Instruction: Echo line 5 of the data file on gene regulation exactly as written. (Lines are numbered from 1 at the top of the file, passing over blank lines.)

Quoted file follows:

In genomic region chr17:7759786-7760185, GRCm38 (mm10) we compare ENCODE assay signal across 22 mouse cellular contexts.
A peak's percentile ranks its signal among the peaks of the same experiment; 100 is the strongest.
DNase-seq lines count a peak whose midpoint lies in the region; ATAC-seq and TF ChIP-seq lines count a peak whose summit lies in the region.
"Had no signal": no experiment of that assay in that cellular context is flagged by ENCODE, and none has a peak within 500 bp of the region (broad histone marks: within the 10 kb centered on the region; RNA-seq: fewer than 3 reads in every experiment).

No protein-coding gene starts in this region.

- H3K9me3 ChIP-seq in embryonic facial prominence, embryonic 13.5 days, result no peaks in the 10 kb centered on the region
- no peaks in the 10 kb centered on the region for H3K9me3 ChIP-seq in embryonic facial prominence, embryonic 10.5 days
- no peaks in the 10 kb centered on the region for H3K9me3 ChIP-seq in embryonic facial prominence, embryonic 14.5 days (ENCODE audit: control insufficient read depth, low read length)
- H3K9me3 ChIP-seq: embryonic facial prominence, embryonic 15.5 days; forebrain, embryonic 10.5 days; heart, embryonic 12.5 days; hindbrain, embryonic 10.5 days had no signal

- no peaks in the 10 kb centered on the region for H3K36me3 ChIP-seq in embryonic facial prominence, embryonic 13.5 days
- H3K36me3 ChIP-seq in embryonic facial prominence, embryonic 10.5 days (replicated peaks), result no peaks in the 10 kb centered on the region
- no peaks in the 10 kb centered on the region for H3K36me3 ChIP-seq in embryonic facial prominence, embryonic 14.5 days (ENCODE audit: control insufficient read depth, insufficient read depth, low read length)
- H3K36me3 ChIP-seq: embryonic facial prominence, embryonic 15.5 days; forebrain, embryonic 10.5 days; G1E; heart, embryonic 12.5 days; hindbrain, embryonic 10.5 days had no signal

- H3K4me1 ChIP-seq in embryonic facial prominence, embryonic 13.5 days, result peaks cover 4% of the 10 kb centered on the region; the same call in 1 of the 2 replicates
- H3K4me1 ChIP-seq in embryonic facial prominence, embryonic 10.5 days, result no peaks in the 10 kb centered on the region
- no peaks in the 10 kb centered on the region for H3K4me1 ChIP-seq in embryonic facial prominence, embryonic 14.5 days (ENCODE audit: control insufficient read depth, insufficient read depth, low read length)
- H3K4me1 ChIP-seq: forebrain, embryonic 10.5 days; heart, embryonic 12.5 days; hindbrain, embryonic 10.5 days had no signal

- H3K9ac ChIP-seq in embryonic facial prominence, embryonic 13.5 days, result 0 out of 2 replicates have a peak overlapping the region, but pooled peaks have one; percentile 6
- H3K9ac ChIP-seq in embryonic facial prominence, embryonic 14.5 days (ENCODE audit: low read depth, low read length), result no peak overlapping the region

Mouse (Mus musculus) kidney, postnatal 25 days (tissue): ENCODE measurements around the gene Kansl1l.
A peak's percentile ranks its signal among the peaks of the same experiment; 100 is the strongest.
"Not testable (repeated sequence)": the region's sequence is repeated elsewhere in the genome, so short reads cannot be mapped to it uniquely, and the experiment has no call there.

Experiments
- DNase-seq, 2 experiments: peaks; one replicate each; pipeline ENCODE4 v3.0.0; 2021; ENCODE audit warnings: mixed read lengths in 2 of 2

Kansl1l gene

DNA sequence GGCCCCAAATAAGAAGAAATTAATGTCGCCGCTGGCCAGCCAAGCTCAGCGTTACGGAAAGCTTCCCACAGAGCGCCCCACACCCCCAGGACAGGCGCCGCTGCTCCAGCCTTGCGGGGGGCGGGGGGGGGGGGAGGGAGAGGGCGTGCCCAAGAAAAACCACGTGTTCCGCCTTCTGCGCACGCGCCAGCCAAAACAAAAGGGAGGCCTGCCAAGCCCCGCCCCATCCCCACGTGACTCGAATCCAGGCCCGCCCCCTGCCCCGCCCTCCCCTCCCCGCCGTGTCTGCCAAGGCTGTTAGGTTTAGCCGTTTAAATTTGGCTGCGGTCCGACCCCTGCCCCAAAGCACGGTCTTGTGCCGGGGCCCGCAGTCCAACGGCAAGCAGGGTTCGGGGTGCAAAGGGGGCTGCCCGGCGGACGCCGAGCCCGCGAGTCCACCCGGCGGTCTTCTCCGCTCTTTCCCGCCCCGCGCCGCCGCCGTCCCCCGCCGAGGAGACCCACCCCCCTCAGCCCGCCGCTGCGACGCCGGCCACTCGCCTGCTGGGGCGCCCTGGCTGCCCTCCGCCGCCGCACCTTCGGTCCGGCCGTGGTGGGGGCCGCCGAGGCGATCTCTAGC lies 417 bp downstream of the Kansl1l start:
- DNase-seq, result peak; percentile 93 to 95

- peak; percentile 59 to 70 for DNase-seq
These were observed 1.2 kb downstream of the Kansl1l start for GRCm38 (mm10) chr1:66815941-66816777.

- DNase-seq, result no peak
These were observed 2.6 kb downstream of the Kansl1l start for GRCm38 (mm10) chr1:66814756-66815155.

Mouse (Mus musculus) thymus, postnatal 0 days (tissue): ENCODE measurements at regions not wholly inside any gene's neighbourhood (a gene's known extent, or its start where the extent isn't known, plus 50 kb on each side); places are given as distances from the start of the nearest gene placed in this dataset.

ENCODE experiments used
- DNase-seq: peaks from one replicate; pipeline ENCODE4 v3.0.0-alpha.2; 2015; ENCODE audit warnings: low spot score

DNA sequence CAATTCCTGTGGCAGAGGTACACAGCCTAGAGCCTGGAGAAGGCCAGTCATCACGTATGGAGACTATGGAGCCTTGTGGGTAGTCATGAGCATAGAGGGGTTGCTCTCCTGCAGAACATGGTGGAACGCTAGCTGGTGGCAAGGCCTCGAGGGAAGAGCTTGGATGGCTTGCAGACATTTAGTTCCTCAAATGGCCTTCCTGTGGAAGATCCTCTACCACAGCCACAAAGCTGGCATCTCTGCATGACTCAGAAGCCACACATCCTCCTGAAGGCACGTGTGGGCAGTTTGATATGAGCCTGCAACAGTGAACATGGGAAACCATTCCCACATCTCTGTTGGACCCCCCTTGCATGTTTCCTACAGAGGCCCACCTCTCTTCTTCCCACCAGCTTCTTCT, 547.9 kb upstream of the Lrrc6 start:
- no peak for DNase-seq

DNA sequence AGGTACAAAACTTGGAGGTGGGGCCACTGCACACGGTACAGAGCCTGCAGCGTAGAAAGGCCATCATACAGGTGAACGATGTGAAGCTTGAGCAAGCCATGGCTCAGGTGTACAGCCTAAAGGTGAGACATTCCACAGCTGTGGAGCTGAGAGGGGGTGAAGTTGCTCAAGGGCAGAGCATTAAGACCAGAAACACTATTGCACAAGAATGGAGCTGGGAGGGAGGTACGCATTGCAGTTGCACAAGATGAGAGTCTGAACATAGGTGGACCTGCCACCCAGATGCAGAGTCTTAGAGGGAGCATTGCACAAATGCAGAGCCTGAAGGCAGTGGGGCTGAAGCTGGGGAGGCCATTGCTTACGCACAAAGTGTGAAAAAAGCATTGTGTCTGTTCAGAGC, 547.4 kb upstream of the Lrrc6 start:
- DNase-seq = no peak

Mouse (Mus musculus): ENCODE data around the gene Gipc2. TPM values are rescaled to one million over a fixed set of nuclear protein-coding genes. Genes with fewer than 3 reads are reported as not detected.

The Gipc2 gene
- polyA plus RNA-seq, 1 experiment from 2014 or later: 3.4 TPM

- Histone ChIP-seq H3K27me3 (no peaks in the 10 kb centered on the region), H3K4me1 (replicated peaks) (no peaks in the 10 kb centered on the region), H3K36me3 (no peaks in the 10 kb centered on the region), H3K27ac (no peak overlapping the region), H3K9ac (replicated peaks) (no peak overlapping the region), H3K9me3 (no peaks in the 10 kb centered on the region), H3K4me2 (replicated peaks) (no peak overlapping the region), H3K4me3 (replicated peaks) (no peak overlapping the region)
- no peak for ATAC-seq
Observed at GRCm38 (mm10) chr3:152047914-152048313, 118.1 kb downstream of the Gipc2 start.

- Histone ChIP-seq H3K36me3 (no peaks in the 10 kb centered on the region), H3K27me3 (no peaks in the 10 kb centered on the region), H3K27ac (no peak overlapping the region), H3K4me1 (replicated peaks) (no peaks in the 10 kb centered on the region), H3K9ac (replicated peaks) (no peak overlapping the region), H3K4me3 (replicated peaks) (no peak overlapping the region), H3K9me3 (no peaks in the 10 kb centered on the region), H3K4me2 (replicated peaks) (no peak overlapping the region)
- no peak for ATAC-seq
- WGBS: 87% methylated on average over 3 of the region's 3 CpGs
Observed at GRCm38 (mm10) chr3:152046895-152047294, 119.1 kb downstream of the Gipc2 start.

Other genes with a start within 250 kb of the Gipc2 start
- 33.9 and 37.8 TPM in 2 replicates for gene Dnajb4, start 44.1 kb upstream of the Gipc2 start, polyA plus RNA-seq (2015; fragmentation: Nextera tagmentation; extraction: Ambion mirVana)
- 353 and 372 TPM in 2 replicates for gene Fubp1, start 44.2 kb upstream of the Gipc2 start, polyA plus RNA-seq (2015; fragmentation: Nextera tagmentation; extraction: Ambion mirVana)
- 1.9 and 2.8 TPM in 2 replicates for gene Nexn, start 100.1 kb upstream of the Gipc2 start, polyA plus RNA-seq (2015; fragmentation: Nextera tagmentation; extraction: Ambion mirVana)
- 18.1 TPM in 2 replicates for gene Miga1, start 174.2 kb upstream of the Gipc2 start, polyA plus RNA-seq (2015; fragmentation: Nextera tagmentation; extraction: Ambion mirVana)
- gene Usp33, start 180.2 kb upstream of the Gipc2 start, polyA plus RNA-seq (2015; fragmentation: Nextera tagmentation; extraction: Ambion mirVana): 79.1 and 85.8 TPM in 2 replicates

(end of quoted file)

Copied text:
No protein-coding gene starts in this region.